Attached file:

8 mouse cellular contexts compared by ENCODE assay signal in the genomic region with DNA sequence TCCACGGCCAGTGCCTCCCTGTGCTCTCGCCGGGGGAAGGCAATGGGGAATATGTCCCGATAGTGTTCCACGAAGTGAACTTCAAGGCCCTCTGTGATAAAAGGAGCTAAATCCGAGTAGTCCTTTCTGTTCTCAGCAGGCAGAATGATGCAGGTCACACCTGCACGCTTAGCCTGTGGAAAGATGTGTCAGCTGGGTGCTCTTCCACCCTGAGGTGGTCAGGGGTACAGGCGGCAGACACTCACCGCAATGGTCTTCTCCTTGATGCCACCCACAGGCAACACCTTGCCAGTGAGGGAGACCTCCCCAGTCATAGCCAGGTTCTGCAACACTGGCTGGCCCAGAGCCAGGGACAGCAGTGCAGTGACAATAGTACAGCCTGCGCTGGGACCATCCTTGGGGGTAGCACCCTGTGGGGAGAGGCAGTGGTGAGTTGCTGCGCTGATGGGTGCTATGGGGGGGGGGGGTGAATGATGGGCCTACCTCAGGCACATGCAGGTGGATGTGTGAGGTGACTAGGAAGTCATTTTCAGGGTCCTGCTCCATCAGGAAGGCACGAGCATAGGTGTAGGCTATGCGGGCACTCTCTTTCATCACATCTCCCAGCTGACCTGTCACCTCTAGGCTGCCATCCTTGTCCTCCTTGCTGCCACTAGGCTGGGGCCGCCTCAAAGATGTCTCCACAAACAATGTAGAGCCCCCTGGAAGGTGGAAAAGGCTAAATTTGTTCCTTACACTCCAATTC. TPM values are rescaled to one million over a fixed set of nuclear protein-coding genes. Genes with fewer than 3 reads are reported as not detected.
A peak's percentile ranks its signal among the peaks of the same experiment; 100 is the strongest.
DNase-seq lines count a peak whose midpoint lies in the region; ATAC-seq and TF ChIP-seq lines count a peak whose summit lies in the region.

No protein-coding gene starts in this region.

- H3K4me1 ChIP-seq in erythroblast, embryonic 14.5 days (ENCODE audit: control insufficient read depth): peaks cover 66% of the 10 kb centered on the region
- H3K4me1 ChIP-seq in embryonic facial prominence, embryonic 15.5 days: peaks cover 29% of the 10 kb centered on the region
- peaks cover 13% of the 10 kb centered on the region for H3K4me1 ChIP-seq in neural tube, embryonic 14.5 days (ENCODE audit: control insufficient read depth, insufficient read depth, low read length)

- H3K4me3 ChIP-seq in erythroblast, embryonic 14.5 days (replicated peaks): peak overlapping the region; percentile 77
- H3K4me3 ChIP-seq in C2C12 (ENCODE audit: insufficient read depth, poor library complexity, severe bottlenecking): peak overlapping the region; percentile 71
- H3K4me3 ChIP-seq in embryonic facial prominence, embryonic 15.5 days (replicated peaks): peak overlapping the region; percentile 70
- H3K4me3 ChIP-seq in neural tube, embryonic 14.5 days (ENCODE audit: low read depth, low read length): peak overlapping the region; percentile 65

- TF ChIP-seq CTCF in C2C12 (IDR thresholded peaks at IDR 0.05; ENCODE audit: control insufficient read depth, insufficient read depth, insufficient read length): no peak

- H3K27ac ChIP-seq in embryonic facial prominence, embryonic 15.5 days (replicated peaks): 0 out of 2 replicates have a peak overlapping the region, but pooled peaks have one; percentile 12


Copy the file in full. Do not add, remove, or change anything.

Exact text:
8 mouse cellular contexts compared by ENCODE assay signal in the genomic region with DNA sequence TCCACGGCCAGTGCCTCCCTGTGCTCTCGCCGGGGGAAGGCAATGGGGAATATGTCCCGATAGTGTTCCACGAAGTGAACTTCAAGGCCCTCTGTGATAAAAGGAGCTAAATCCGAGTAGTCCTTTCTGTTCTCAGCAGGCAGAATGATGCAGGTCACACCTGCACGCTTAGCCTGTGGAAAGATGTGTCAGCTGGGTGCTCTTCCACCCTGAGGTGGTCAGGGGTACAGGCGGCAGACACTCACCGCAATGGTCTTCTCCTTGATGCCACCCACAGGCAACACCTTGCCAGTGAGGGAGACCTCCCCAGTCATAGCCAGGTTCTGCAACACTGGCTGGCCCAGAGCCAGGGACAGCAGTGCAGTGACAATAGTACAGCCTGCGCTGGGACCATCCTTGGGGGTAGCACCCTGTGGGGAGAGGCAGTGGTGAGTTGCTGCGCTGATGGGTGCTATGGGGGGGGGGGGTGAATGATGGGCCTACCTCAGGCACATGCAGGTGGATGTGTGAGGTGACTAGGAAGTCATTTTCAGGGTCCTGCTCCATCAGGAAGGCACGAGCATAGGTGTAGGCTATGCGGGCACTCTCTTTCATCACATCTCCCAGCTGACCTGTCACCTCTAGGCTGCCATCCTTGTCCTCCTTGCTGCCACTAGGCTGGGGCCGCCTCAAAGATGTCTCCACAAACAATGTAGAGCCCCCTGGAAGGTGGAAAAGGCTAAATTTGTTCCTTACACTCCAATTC. TPM values are rescaled to one million over a fixed set of nuclear protein-coding genes. Genes with fewer than 3 reads are reported as not detected.
A peak's percentile ranks its signal among the peaks of the same experiment; 100 is the strongest.
DNase-seq lines count a peak whose midpoint lies in the region; ATAC-seq and TF ChIP-seq lines count a peak whose summit lies in the region.

No protein-coding gene starts in this region.

- H3K4me1 ChIP-seq in erythroblast, embryonic 14.5 days (ENCODE audit: control insufficient read depth): peaks cover 66% of the 10 kb centered on the region
- H3K4me1 ChIP-seq in embryonic facial prominence, embryonic 15.5 days: peaks cover 29% of the 10 kb centered on the region
- peaks cover 13% of the 10 kb centered on the region for H3K4me1 ChIP-seq in neural tube, embryonic 14.5 days (ENCODE audit: control insufficient read depth, insufficient read depth, low read length)

- H3K4me3 ChIP-seq in erythroblast, embryonic 14.5 days (replicated peaks): peak overlapping the region; percentile 77
- H3K4me3 ChIP-seq in C2C12 (ENCODE audit: insufficient read depth, poor library complexity, severe bottlenecking): peak overlapping the region; percentile 71
- H3K4me3 ChIP-seq in embryonic facial prominence, embryonic 15.5 days (replicated peaks): peak overlapping the region; percentile 70
- H3K4me3 ChIP-seq in neural tube, embryonic 14.5 days (ENCODE audit: low read depth, low read length): peak overlapping the region; percentile 65

- TF ChIP-seq CTCF in C2C12 (IDR thresholded peaks at IDR 0.05; ENCODE audit: control insufficient read depth, insufficient read depth, insufficient read length): no peak

- H3K27ac ChIP-seq in embryonic facial prominence, embryonic 15.5 days (replicated peaks): 0 out of 2 replicates have a peak overlapping the region, but pooled peaks have one; percentile 12